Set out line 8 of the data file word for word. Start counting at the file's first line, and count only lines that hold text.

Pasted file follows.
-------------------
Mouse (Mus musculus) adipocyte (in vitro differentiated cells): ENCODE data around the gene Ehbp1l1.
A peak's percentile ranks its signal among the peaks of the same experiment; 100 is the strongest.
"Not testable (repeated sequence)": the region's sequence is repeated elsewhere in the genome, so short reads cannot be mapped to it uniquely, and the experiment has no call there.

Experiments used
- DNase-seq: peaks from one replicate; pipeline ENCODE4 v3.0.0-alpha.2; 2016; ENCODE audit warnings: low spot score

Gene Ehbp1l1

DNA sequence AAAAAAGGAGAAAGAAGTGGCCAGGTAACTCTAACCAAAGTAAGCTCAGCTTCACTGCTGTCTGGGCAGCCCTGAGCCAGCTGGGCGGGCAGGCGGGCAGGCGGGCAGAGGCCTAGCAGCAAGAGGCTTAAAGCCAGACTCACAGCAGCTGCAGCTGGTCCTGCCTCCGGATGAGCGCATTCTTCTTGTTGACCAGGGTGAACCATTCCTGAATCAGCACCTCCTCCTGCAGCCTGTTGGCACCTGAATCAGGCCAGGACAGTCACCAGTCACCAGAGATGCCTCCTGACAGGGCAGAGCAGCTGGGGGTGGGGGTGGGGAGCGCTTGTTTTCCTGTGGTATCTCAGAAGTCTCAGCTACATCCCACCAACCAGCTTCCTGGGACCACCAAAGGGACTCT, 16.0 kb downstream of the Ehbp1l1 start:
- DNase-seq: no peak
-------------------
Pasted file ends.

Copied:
- DNase-seq: no peak